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Misguided textile policy

Tempo - September 28, 2019

Jakarta – Expressions of regret for President Joko Widodo came after the domestic textile industry was brought to its knees. The decision to open the door to textile and textile product imports that were taken without proper consideration two years ago has caused losses for local industry.

The domestic textile industry is now being squeezed by imports. The root of the problem is the Ministry of Trade Regulation No. 64/2017 on the import of textiles and textile products. This regulation allows traders holding general import identity permit numbers to import raw materials and fabric. Previously, import permits were only given to producers. Even this was only for the import of raw materials such as filaments or fibers, and these were not to be traded.

The flood of imported products from the across the entire sector has put the domestic industry under pressure. This is seen from the trade balance of textiles and textile products. Although there is still a surplus, the value of imports has risen continued to rise, from US$7.58 billion in 2017 to US$8.68 billion the following year.

This figure could still grow. In 2018, the trade ministry issued Ministry of Trade Regulation No. 28, which was revised by the Ministry of Trade Regulation No. 74, on the implementation of checks of commerce imports outside customs areas inspections. It is this regulation that seems to have been used to bring in more textile and textile imports from overseas.

The original aim of this regulation was to reduce the time for loading and unloading at ports. Imported goods could be immediately transferred to warehouses outside customs areas. But the poor inspection and monitoring turned independent statements about goods imported by importers into a loophole for disguising true import values.

Because imports have flooded the domestic market, local textile factories that are not competitive had been forced to close down. The Indonesian textiles Association says that 19 companies are already in trouble, although only nine textile factories have gone bankrupt and laid off around 2,000 workers. The Indonesian Association of Fiber and Filament Producers says that since June, the demand for filament and fiber has weakened because producers prefer to choose imports.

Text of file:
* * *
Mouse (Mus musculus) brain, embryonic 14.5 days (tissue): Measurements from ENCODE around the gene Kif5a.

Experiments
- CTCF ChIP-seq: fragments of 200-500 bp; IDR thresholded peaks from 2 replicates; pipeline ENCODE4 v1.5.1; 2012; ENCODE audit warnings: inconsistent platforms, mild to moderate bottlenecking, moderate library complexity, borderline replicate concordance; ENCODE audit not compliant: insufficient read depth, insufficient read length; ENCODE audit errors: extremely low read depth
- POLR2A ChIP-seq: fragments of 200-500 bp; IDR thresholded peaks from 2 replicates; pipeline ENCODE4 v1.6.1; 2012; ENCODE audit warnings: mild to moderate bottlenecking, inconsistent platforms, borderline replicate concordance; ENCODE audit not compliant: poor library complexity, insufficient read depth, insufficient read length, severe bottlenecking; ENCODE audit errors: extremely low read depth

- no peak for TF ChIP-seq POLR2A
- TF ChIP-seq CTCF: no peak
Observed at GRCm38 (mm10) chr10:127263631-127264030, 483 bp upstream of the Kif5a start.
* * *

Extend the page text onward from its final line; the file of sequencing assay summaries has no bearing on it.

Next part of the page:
At the time of sluggish industrial growth, textiles are one of the five industries that is still thriving. In the first half of this year, the industry trade surplus was US$2.38 billion. It is time the government paid special attention so that this sector can make a larger contribution to the trade balance.

Building the domestic industry could start by revoking Ministry of Trade Regulation No. 64/2017. Imports should only be allowed for raw materials that are not present in this country, and only by producers. Proper oversight at bonded logistics centers and outside customs areas is also important to prevent deceit by importers.

If this is not done, there is no point in hoping that investors will invest in the Indonesian textile industry. Industries that are not competitive do not attract investment. Even competing in the domestic market will be difficult, let alone going up against countries like Vietnam and Bangladesh, which each have more than four percent of the global market. After all, the ongoing trade war between China and the United States should be an opportunity to fill the niche in the US market that China is beginning to move out of – the global textile market.

There is no point in expressing regret if there is no corrective action.

Read the Complete Story in this Week's Edition of Tempo English Magazine: https://magz.tempo.co/read/35942/misguided-textile-policy

Source: https://en.tempo.co/read/1253413/misguided-textile-policy